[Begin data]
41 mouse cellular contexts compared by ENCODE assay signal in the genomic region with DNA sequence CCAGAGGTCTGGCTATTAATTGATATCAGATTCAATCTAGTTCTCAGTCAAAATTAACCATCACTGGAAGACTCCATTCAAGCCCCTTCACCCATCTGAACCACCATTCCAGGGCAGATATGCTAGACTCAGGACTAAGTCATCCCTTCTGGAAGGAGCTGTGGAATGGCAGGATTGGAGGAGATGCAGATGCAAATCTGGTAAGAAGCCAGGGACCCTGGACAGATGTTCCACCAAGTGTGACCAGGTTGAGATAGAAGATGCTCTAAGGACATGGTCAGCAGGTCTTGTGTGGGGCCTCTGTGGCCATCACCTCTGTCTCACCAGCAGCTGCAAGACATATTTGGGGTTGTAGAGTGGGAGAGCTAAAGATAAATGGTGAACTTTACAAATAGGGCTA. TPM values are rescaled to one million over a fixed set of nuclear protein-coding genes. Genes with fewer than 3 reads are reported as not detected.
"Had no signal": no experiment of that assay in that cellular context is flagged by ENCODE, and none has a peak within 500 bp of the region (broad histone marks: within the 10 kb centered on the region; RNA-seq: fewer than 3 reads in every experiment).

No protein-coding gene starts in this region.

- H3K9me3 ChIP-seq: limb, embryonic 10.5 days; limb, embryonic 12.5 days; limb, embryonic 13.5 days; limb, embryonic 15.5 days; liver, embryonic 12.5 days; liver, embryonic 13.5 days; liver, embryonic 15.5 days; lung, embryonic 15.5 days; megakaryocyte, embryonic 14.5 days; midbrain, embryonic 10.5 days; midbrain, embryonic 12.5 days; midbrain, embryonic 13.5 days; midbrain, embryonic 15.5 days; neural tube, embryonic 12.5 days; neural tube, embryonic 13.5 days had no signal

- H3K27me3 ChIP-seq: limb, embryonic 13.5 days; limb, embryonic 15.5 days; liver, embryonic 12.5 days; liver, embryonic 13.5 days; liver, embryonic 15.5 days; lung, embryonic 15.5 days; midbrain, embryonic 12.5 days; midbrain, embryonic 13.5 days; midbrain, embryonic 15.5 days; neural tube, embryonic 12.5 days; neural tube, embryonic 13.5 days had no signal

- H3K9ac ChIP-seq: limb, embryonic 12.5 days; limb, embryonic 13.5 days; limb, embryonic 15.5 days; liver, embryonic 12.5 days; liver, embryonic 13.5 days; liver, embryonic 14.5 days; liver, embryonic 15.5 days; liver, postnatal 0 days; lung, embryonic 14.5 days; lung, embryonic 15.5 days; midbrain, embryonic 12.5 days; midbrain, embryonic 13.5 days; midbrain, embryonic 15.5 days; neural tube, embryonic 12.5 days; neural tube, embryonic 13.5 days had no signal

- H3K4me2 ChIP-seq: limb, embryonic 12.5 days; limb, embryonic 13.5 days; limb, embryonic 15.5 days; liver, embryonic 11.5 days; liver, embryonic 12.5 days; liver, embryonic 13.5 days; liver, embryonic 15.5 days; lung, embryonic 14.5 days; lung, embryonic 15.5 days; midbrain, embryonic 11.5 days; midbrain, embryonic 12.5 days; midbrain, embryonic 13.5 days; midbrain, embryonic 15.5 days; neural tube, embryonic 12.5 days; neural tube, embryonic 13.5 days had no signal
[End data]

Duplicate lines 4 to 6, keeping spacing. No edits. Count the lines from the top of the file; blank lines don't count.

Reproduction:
- H3K9me3 ChIP-seq: limb, embryonic 10.5 days; limb, embryonic 12.5 days; limb, embryonic 13.5 days; limb, embryonic 15.5 days; liver, embryonic 12.5 days; liver, embryonic 13.5 days; liver, embryonic 15.5 days; lung, embryonic 15.5 days; megakaryocyte, embryonic 14.5 days; midbrain, embryonic 10.5 days; midbrain, embryonic 12.5 days; midbrain, embryonic 13.5 days; midbrain, embryonic 15.5 days; neural tube, embryonic 12.5 days; neural tube, embryonic 13.5 days had no signal

- H3K27me3 ChIP-seq: limb, embryonic 13.5 days; limb, embryonic 15.5 days; liver, embryonic 12.5 days; liver, embryonic 13.5 days; liver, embryonic 15.5 days; lung, embryonic 15.5 days; midbrain, embryonic 12.5 days; midbrain, embryonic 13.5 days; midbrain, embryonic 15.5 days; neural tube, embryonic 12.5 days; neural tube, embryonic 13.5 days had no signal

- H3K9ac ChIP-seq: limb, embryonic 12.5 days; limb, embryonic 13.5 days; limb, embryonic 15.5 days; liver, embryonic 12.5 days; liver, embryonic 13.5 days; liver, embryonic 14.5 days; liver, embryonic 15.5 days; liver, postnatal 0 days; lung, embryonic 14.5 days; lung, embryonic 15.5 days; midbrain, embryonic 12.5 days; midbrain, embryonic 13.5 days; midbrain, embryonic 15.5 days; neural tube, embryonic 12.5 days; neural tube, embryonic 13.5 days had no signal